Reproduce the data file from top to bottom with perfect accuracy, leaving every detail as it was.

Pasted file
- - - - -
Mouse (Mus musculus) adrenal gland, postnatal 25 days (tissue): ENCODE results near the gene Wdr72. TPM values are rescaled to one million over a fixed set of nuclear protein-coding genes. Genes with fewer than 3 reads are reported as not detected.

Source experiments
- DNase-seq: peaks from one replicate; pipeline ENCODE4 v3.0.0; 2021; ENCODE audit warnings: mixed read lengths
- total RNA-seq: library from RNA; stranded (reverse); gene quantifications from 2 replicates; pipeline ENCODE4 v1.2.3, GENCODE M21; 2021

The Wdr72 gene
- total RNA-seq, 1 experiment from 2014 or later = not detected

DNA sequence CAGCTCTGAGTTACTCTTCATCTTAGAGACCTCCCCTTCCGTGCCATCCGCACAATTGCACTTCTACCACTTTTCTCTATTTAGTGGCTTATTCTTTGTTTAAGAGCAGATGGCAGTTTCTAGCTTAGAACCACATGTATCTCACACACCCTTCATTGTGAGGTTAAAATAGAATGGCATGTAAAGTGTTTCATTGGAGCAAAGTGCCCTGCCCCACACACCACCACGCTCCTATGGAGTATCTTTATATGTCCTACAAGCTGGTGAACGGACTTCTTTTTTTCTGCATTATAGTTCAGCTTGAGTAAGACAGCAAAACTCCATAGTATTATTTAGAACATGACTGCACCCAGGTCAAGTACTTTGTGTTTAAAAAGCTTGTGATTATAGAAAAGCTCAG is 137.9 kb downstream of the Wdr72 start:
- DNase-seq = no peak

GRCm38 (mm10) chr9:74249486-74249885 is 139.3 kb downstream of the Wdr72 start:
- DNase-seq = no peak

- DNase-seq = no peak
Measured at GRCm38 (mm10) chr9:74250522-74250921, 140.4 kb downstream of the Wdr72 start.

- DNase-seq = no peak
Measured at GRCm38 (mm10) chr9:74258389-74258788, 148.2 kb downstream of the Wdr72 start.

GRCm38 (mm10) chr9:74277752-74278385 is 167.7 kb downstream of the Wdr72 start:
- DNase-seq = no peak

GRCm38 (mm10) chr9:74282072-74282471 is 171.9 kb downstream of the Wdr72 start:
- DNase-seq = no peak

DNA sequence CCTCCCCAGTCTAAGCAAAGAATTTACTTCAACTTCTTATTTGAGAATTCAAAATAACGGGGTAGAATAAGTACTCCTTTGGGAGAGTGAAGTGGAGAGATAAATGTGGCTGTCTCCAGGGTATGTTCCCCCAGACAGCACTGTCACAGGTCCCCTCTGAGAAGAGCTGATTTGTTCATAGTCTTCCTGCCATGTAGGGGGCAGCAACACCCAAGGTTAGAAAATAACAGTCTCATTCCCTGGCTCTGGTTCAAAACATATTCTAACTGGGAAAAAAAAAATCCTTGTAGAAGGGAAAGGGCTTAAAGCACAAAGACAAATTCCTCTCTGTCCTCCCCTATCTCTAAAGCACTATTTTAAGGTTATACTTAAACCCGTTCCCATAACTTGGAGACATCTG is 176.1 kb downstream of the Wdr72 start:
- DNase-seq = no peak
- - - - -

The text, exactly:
Mouse (Mus musculus) adrenal gland, postnatal 25 days (tissue): ENCODE results near the gene Wdr72. TPM values are rescaled to one million over a fixed set of nuclear protein-coding genes. Genes with fewer than 3 reads are reported as not detected.

Source experiments
- DNase-seq: peaks from one replicate; pipeline ENCODE4 v3.0.0; 2021; ENCODE audit warnings: mixed read lengths
- total RNA-seq: library from RNA; stranded (reverse); gene quantifications from 2 replicates; pipeline ENCODE4 v1.2.3, GENCODE M21; 2021

The Wdr72 gene
- total RNA-seq, 1 experiment from 2014 or later = not detected

DNA sequence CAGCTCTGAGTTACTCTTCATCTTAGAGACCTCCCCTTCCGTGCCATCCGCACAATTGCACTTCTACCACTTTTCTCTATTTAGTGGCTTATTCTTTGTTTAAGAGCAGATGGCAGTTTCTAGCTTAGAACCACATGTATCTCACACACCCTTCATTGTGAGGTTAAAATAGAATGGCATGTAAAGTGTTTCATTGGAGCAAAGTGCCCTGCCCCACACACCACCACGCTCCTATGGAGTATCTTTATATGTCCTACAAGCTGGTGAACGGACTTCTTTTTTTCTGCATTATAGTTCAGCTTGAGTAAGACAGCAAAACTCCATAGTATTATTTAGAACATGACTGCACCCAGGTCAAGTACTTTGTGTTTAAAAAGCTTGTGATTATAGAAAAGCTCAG is 137.9 kb downstream of the Wdr72 start:
- DNase-seq = no peak

GRCm38 (mm10) chr9:74249486-74249885 is 139.3 kb downstream of the Wdr72 start:
- DNase-seq = no peak

- DNase-seq = no peak
Measured at GRCm38 (mm10) chr9:74250522-74250921, 140.4 kb downstream of the Wdr72 start.

- DNase-seq = no peak
Measured at GRCm38 (mm10) chr9:74258389-74258788, 148.2 kb downstream of the Wdr72 start.

GRCm38 (mm10) chr9:74277752-74278385 is 167.7 kb downstream of the Wdr72 start:
- DNase-seq = no peak

GRCm38 (mm10) chr9:74282072-74282471 is 171.9 kb downstream of the Wdr72 start:
- DNase-seq = no peak

DNA sequence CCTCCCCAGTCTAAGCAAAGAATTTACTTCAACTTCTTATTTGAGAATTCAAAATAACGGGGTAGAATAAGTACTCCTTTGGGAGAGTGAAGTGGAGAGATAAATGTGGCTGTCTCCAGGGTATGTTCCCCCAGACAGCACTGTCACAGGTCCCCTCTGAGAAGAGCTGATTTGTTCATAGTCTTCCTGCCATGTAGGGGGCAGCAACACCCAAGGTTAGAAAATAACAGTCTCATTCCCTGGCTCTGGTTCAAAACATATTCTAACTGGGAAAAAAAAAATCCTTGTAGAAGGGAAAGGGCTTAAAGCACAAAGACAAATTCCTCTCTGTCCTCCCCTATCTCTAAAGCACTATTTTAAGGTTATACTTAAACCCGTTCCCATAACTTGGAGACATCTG is 176.1 kb downstream of the Wdr72 start:
- DNase-seq = no peak